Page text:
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During windstorm season, the United Kingdom is prone to experiencing bouts of potentially severe weather, including heavy rainfall and powerful, damaging winds.
“For our forecast, we have defined it from October to April as [the U.K.’s] windstorm season,” said AccuWeather Meteorologist Tyler Roys.
“That encompasses much of fall, all of winter and even some of early spring,” he said.
However, storms can occur earlier or later. Aileen, the first named storm of the 2017-18 windstorm season, impacted parts of England and Wales with strong wind gusts and drenching overnight and early-morning downpours from 12 to 13 September.
These storms typically happen at a more frequent pace than the ones which occur in the United States, Roys said.
“A lot of these storms [are] weather bombs, where they deepen rapidly, and that’s when you get the winds on the south side,” Roys said.
The U.K. Met Office defines a weather bomb as a low pressure system whose central pressure falls 24 millibars (0.71 of an inch of mercury) in 24 hours.
Although U.K. storms typically are not accompanied by an abundance of snow, vicious winds brought on by these storms can pack a mean punch.
Storm Aileen disrupted road and railway travel during the morning rush hour and cut power to more than 7,000 homes in England.
Winds gusting up to 100 mph caused deadly devastation in the U.K. in the late 1980s. The Great Storm of 1987 killed at least 18 people, plowed down about 15 million trees and left thousands of homes without electricity.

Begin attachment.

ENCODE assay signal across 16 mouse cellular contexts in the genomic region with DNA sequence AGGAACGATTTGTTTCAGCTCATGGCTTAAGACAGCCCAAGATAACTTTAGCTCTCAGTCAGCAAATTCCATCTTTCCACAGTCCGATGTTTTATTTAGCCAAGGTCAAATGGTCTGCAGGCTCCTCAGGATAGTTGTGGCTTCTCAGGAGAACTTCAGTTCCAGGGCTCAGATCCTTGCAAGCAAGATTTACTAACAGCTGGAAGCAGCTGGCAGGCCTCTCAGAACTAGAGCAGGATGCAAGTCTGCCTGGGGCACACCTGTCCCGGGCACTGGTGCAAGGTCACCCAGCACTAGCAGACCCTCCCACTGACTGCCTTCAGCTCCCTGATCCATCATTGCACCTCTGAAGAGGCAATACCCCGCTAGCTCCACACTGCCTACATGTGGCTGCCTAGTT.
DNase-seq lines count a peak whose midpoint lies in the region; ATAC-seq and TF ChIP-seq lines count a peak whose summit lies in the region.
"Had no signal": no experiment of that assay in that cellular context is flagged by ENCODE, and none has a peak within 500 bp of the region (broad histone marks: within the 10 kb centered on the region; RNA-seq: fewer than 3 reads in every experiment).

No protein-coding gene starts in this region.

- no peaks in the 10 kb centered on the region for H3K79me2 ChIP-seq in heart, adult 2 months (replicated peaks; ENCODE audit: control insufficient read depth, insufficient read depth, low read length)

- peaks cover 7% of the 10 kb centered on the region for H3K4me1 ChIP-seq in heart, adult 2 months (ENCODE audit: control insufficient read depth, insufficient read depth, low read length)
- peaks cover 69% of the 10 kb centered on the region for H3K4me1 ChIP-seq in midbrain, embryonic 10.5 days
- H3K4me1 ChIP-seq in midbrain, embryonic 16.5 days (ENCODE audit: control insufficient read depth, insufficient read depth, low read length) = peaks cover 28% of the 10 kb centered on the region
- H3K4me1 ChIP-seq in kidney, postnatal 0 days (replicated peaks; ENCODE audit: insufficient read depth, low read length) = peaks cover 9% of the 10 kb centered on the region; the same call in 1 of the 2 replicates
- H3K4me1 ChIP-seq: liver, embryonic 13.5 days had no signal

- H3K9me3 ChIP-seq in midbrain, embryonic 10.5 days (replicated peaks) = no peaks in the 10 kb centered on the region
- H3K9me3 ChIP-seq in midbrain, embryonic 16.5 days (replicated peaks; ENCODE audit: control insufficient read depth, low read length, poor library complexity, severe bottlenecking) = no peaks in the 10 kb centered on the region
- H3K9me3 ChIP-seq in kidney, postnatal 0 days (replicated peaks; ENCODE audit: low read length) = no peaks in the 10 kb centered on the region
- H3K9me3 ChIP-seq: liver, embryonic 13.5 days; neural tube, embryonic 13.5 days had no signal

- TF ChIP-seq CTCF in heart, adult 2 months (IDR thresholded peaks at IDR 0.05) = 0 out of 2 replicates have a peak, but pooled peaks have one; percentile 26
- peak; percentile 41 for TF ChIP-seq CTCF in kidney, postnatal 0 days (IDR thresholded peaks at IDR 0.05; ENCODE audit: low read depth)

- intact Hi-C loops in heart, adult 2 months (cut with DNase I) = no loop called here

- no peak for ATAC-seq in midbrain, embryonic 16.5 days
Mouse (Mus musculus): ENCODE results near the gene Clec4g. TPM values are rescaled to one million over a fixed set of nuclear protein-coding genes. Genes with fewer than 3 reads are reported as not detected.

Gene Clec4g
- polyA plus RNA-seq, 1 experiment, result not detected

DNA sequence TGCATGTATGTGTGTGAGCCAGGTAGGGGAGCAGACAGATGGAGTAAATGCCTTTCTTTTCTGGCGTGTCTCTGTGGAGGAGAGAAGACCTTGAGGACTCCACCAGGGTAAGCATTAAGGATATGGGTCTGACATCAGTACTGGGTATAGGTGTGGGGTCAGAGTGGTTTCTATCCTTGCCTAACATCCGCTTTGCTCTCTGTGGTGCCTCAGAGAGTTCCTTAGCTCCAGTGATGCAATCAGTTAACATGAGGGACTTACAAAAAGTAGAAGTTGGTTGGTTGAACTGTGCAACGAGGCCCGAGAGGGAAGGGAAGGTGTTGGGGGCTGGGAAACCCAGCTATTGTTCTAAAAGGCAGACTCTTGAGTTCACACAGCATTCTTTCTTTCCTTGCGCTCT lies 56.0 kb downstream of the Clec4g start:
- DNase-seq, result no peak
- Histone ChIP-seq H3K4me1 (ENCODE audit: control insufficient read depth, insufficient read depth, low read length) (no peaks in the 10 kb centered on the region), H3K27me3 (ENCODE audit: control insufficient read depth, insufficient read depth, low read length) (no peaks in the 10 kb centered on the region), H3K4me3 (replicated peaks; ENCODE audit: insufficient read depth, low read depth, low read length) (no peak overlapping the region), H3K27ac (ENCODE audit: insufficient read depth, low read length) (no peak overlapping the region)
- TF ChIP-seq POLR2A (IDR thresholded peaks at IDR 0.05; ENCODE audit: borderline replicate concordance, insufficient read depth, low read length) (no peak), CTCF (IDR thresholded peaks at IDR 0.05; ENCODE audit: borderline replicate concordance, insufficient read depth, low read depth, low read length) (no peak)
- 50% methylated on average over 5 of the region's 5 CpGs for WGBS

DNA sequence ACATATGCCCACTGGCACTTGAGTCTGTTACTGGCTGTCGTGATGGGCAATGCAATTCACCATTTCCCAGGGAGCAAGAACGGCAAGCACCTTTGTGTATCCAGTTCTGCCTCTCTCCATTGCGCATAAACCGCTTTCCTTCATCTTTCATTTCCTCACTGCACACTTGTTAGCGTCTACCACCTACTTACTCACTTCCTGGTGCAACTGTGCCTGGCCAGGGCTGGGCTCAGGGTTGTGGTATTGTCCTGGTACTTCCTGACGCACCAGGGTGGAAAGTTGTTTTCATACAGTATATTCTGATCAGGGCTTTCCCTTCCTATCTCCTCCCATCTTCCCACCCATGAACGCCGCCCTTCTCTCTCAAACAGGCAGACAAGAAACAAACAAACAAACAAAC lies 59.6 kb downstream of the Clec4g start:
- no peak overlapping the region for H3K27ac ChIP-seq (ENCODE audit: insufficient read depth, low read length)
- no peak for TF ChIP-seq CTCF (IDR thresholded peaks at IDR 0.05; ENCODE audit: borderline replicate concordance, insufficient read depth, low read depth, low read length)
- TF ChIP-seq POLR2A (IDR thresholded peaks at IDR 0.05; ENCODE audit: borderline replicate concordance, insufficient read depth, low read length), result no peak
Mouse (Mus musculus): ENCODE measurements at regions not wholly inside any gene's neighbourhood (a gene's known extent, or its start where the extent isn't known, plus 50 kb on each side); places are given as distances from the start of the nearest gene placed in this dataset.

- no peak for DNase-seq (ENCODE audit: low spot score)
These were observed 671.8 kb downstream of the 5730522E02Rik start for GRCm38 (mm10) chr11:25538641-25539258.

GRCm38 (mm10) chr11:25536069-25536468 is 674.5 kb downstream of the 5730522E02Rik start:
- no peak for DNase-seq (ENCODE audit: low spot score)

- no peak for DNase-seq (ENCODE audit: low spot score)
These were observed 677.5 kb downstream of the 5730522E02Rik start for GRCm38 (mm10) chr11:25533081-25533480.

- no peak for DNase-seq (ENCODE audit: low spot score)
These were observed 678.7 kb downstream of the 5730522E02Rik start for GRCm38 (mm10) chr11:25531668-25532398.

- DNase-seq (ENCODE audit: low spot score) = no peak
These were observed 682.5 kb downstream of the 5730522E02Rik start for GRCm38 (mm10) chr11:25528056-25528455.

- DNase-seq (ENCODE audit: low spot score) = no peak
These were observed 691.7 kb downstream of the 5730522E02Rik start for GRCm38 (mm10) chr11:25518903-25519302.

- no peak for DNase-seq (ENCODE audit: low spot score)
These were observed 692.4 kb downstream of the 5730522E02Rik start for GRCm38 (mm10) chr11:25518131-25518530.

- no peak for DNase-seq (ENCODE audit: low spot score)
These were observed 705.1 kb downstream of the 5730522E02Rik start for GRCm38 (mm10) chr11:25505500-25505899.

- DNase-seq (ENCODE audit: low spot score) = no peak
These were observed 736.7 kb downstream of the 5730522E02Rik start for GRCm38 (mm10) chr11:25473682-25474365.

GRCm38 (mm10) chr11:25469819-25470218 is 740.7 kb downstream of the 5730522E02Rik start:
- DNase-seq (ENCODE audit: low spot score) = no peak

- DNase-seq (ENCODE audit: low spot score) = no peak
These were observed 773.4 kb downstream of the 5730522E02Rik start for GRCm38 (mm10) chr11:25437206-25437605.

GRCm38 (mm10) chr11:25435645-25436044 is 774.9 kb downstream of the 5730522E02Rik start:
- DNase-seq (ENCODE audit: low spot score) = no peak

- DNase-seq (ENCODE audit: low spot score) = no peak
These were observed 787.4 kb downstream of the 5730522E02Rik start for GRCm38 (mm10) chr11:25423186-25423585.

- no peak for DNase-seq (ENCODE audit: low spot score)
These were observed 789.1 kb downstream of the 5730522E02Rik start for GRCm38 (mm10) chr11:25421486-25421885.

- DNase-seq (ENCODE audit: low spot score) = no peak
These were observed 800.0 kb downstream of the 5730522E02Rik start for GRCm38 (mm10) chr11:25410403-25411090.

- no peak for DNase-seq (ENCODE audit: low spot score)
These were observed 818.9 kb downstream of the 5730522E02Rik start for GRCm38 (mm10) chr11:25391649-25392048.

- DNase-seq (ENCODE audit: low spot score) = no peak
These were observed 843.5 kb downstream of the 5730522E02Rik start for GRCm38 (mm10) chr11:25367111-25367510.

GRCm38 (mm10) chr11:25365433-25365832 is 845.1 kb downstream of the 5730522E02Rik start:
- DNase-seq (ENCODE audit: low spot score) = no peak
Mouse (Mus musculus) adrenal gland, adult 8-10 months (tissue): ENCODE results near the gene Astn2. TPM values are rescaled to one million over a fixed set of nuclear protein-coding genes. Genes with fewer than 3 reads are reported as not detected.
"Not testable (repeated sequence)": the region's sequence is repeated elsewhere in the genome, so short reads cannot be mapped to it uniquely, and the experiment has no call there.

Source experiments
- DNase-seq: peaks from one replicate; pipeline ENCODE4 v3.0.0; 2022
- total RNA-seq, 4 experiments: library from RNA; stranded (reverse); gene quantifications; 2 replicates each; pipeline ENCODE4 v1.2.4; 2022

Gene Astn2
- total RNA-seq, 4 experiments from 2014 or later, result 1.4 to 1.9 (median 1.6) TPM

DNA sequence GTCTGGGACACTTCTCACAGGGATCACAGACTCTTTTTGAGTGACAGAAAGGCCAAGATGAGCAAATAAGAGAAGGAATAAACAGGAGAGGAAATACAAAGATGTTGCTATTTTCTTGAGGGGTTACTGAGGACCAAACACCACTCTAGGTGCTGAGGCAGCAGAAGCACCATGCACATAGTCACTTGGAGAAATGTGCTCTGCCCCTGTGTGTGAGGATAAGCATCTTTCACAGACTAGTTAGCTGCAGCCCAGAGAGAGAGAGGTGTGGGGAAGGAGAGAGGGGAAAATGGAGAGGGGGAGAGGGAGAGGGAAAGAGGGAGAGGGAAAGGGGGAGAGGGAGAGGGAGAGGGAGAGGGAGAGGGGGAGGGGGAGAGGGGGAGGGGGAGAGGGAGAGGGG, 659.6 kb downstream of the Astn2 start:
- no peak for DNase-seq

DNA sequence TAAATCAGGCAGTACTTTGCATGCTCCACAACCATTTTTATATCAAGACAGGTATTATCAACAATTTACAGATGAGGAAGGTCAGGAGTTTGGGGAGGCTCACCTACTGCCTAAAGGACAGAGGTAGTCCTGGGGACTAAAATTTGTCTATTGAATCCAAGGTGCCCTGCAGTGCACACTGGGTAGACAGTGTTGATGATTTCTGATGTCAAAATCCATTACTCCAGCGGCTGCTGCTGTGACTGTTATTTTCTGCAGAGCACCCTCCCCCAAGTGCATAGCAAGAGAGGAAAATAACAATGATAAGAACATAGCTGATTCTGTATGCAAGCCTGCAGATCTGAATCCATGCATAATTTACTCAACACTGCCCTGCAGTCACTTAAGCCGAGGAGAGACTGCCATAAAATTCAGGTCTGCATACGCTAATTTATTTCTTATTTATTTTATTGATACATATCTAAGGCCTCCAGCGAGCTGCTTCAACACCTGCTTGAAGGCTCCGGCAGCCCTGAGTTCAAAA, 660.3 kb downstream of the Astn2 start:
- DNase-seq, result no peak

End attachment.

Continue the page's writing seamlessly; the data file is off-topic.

Ex-Hurricane Ophelia pounded the U.K. and Ireland with fierce winds exactly 30 years later.
How and why UK storms are named
Prior to the naming of storms that impact the U.K. and Ireland, severe weather was and continues to be highlighted using the National Severe Weather Warning Service, according to the U.K.’s Met Office.
“These warnings are based on a combination of both the impact the weather may have and the likelihood of those impacts occurring,” said Met Office Press Officer and Meteorologist Emma Sharples.
However, confusion ensued in recent years as various organizations took it upon themselves to name storms expected to impact the U.K.
For the sake of clarity in both the public and the media, the Met Office joined efforts with Ireland’s Met Éireann to provide a consistent message as severe weather strikes.
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How tropical storms and hurricanes are named
The Name our Storms scheme began in 2015. Members of the public submitted over 10,000 suggestions for storm names, and lists were compiled based on the public’s input as well as suggestions from Met Éireann.
Storms are named when they have a high potential of causing disruption or damage which might result in an amber or red warning from the National Severe Weather Warning Service.
Amber signifies an increased likelihood of poor weather conditions that could impact travel and safety. A red warning notifies the public of impending severe weather and likely widespread damage and power disruption.
How frequently storms are named depends on the type of fall and winter weather conditions affecting the U.K., and the number of storms vary from year to year, Sharples said.
“During the first year of naming, 11 storms were named, whereas [during the 2016-17 season], only five were named,” she said.
Similar to how tropical cyclones are named in the U.S., U.K. and Ireland skip letters Q, U, X, Y and Z in order to comply with international storm naming conventions.
Also, if the remnants of a tropical storm or hurricane impact the U.K. and Ireland and were previously named by the U.S. National Hurricane Center, the Met Office and Met Éireann will continue to use the original storm name.
Surveys have shown that the naming of storms in the U.K. helps further increase awareness and action taken by members of the public in order to keep their families safe.
2017’s Storm Doris achieved an 89-percent awareness score, with 94 percent of those surveyed reporting that severe weather warnings for the storm were useful, according to the Met Office.
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